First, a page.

What is often forgotten is that behind every buying decision there is a person, with real feelings and interests. And as we know, we as humans have a rational and an emotional side. The rational side is often highlighted in your professional role where efficiency in your work is a decisive factor while you as an individual buy products that in one way or another will shape your lifestyle or existence, such as decorating your home. But that does not rule out being more playful with the emotional side of your target audience base – based on insights such as demographics, interests, etc.
Let’s think: B2E – “Business to everyone” instead of B2B to be inspired by how B2C-companies work with their communication. Let the sales people focus on their material based on hard facts and instead enable the marketing department to translate this into an emotional and engaging context based on soft values. Ultimately, B2B marketing is about creating value / interest in relevant target groups – which results in reducing the time for sales to run on unqualified leads and increase the time on qualitative leads.
4. The sales process / management of leads is not digitized.
It is not uncommon for B2B-companies to still spend a lot of time on manual labor and have not digitized their sales process. This makes it difficult to keep track of what the investment made in social media, and what it has generated in actual business.
Each sales process is also delegated to an individual salesperson and the results linked to actual marketing activities fall between the chairs. To be able to develop and streamline the process, you need to map and identify pitfalls based on your starting point. Only then do you have the opportunity to follow your process from A to Z – which means the target group interacted with your ad and with your website & content, qualified for a lead, flowed through various activity-controlled events in your CRM-system, signed an agreement and associated business. This way, you can also measure back a fair ROI on your investment and find patterns that can contribute to more cost-effective campaigns by acting on your insights.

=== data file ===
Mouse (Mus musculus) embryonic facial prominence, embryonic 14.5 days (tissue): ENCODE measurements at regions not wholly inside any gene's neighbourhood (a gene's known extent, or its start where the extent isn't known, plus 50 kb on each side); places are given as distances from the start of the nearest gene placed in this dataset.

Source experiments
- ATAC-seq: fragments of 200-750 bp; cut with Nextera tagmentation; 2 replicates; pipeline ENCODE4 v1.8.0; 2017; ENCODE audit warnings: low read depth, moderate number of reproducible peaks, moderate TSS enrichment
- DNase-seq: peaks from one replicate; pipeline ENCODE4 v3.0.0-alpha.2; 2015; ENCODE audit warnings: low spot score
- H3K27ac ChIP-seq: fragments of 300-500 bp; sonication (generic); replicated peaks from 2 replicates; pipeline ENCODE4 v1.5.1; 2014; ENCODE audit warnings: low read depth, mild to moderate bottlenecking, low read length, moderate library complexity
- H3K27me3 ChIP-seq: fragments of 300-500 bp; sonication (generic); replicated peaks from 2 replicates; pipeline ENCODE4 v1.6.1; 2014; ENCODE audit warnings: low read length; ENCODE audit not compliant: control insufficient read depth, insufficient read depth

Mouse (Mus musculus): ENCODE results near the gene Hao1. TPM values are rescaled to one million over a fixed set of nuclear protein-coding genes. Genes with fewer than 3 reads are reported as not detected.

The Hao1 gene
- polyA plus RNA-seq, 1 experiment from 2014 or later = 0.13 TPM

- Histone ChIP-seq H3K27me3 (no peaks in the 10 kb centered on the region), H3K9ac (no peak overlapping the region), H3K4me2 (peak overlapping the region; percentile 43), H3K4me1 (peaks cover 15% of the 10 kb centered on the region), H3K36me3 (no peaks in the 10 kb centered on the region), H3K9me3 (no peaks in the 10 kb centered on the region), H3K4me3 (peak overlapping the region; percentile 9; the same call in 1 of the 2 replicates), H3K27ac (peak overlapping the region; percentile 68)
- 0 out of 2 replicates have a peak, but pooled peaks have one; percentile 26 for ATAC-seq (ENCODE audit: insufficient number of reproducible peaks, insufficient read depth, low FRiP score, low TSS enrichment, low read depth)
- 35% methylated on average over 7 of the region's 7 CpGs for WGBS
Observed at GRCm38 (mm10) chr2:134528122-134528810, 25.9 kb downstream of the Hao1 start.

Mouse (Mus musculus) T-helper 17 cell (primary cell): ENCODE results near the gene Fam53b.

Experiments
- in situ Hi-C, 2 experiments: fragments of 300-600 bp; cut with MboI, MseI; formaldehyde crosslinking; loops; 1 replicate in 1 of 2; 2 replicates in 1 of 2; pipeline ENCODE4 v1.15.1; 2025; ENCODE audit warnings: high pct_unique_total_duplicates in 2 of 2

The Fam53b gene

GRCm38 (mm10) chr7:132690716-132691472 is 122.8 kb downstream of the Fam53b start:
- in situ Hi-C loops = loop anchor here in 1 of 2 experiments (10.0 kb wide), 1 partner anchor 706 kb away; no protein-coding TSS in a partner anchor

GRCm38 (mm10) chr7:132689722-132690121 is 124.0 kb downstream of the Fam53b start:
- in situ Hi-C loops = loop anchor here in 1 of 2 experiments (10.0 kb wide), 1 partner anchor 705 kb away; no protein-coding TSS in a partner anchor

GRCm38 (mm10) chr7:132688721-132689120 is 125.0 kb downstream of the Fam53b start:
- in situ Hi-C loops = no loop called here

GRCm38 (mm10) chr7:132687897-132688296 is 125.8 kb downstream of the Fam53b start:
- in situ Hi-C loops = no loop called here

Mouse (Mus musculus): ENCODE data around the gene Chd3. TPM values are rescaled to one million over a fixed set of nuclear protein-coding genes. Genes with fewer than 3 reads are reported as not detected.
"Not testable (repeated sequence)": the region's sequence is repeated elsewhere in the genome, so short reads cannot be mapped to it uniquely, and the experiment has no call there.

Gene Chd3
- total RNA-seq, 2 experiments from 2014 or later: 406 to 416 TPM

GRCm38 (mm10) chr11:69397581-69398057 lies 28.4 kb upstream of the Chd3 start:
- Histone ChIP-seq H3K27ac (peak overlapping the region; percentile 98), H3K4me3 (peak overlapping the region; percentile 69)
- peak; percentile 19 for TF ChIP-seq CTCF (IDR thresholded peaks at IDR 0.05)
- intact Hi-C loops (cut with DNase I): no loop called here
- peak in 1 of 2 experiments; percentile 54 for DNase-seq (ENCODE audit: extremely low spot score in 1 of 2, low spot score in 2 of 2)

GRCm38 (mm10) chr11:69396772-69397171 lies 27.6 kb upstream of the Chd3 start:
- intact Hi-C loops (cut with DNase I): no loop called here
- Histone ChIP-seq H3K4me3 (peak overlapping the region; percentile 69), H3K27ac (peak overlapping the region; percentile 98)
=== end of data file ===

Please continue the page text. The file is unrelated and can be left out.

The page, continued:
5. Misses parts of the technical implementation for a fair evaluation.
And finally, once you as a B2B-company have a digitized sales process established and started generating leads through your social media, it is common practice not to keep track of the final return. It takes a technical set up to have the right measurement in place – pixels that can track what happens along the entire customer journey allow you to put a value on a conversion to finally see what a lead costs and generates in actual revenue from each channel in your media mix.
Define your cost per lead & how many leads you need – Start by counting backwards together with the sales team and map out how many leads are actually required for it to be a deal. Analyze your actual buying price and sales cycle – How much are you willing to invest for each lead in relation to your margins on a deal? And what resources are usually required in time to land a deal? Then you can calculate how many leads you need and what you are willing to pay for a lead from social media to remain profitable. Applying your actual sales process in the way of measuring your investment in social media both contributes to a fair starting position and significantly facilitates what expectations your company should have on actual revenue based on previous sales results.